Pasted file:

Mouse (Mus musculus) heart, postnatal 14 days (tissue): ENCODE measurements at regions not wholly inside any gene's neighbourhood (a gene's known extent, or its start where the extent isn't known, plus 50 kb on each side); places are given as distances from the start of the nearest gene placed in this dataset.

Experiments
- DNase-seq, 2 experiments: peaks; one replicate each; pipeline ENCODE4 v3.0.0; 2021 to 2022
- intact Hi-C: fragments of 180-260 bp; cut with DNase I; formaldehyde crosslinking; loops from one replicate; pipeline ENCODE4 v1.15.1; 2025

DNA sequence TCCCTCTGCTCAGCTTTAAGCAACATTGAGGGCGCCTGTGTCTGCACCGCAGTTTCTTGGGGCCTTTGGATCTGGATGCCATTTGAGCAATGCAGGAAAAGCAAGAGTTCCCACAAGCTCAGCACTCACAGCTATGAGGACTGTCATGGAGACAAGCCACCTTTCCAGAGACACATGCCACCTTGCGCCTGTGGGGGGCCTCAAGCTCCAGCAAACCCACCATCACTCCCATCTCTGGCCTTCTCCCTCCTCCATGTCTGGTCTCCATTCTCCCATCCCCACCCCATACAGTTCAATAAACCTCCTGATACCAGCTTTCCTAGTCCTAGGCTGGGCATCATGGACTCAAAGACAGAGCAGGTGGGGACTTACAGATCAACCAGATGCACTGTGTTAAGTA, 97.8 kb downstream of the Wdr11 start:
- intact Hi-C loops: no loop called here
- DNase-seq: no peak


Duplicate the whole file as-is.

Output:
Mouse (Mus musculus) heart, postnatal 14 days (tissue): ENCODE measurements at regions not wholly inside any gene's neighbourhood (a gene's known extent, or its start where the extent isn't known, plus 50 kb on each side); places are given as distances from the start of the nearest gene placed in this dataset.

Experiments
- DNase-seq, 2 experiments: peaks; one replicate each; pipeline ENCODE4 v3.0.0; 2021 to 2022
- intact Hi-C: fragments of 180-260 bp; cut with DNase I; formaldehyde crosslinking; loops from one replicate; pipeline ENCODE4 v1.15.1; 2025

DNA sequence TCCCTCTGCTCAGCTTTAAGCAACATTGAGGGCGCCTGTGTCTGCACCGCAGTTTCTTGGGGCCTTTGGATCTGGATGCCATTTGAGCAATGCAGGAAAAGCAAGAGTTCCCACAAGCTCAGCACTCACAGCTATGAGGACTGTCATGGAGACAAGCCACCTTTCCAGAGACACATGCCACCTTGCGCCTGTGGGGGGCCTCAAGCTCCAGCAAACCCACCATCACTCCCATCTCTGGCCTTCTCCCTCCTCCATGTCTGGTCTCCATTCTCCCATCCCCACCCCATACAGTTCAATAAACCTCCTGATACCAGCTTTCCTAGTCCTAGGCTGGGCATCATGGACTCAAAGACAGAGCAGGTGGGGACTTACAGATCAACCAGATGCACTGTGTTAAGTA, 97.8 kb downstream of the Wdr11 start:
- intact Hi-C loops: no loop called here
- DNase-seq: no peak